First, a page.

• Thank you so much for reading this and for also sharing your story! You sound like an amazing and strong mama who’s been through so much. I was worried about the pressure I would get during my hospital stay too because I had heard horror stories but it went surprisingly well. I had a couple of nurses that pushed more than others but when that happened and they started to ask why I didn’t want to breastfeed, I would just tell them “I had a bad experience previously.” I left it at that and then they dropped it. On the other side, I also had a few really awesome nurses that told me they completely understood and made sure to let me know that I shouldn’t feel bad for my decision. The actual process of formula feeding went well also! No matter how the nurse felt about my choice, they all made sure I had enough formula for the baby and made sure I knew to just push the call button if I ever ran out. They were also good about making sure I knew how much I should be feeding the baby and all that as well. I wish you the very best and I hope that your experience goes well at the hospital! Sending you lots of love – Meghan

      • Thank you so much! That is very reassuring to hear how your experience went. I commend you for sharing your experience, like I previously stated. Even though this topic is obviously a very touchy subject, I feel like women should build each other up on this, as opposed to tearing each other down. Once a mother does experience both sides of the feeding spectrum; it’s easier to understand, I think. Once again, thank you so much! My c-section date has changed to a week ahead now on Monday, March 26th. The nerves are starting to kick in. Haha! Hugs!! – Celina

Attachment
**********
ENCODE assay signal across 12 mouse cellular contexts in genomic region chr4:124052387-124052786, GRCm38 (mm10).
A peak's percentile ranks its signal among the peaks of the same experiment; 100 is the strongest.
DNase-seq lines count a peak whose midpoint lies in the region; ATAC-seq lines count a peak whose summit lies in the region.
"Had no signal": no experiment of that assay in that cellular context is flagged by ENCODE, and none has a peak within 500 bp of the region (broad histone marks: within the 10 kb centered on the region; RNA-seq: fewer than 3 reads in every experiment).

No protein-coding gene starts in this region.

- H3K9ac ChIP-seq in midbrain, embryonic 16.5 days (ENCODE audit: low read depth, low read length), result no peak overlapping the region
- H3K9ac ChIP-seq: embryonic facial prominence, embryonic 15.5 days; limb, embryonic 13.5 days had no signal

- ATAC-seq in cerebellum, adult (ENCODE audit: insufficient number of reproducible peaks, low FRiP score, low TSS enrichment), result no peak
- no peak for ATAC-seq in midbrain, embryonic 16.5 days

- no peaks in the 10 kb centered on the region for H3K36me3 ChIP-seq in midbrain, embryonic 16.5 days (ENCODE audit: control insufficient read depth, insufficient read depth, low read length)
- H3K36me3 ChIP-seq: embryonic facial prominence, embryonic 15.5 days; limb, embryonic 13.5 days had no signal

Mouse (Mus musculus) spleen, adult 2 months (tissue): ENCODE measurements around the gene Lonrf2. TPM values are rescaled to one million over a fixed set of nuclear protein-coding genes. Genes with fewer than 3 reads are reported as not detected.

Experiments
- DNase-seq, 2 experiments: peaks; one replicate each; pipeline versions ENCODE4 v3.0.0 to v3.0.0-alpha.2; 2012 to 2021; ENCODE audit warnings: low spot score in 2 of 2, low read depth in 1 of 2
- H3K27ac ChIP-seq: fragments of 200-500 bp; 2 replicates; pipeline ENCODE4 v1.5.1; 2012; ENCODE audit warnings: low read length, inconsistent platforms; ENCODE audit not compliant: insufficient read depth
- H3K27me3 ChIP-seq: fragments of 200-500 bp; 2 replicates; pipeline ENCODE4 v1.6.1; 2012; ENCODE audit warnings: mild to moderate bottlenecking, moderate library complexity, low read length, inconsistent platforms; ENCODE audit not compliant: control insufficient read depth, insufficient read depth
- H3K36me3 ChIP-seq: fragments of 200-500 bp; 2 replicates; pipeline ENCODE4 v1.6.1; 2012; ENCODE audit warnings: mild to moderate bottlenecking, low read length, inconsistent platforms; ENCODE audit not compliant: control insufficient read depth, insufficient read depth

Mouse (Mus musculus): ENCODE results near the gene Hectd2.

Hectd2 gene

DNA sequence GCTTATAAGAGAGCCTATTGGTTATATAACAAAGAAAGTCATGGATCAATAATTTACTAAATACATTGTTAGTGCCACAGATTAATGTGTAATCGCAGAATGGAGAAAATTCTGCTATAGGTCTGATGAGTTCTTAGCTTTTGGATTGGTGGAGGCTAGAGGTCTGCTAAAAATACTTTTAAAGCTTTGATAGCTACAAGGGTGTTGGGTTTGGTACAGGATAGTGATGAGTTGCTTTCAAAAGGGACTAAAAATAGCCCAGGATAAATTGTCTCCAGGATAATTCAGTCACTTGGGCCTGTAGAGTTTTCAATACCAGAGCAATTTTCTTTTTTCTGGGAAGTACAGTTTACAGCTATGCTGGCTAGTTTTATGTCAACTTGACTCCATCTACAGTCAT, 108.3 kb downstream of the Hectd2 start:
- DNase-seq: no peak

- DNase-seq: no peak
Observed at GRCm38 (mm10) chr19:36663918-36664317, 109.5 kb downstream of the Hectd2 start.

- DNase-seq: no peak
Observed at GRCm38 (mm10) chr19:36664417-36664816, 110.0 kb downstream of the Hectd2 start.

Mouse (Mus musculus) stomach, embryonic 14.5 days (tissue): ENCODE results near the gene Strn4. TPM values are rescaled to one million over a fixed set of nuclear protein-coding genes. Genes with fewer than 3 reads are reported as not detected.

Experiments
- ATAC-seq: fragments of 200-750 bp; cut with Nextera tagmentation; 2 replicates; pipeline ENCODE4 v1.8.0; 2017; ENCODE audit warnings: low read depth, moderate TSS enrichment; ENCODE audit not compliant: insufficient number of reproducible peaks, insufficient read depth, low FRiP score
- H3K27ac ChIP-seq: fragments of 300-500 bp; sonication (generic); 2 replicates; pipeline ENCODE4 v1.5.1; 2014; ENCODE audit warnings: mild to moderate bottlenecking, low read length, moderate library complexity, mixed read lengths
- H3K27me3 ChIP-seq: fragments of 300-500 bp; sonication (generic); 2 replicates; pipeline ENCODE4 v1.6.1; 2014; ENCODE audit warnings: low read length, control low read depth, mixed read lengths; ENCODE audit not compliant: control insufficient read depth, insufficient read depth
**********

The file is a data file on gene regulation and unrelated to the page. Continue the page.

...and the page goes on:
• My first child is 7 weeks old. I am breast feeding but by 5 weeks when she was still only sleeping 2 hours at a time during the night (maximum), I couldn’t take it! So , knowing formula had more calories, I experimented with switching her last feeding with 2 ounces of formula and just like that she slept 7 hours! So I’ve done that every night since and all of the sudden she is a fantastic sleeper. However, when people ask me how I get her to sleep so Well and I tell them, there is so much judgement! People are terrible about it and it’s 2 ounces a day. I’m still breastfeeding. What I’m getting at is, you know what’s best for you and your baby. Nobody else has the right to make you feel less for your decisions.

    • Thank you! Yes, I honestly can’t believe how much stigma there still is regarding formula feeding early on. I am with you though – I feel like only you truly know what’s right for you and your baby and hopefully it will change to where we don’t have to feel so guilty or like less of a mom if we decide we don’t want to or can’t breastfeed. Thank you so much for reading and sharing your thoughts! I wish you and your little one all the best!

  • Thank you so much for sharing! I share in the same sentiment many have expressed towards the blog. It is the only resource I stumbled upon that resonated with me. Greatly appreciate the insight and thoughts. I’m pregnant, first baby, due in June. My husband and I took a long IVF route to get here and have experienced complications in the pregnancy. I’ve found myself also vacillating which is odd since when I really drill down I’d prefer to formula feed. Stressful pregnancy, focusing on getting to the finish line healthy. Thank you again!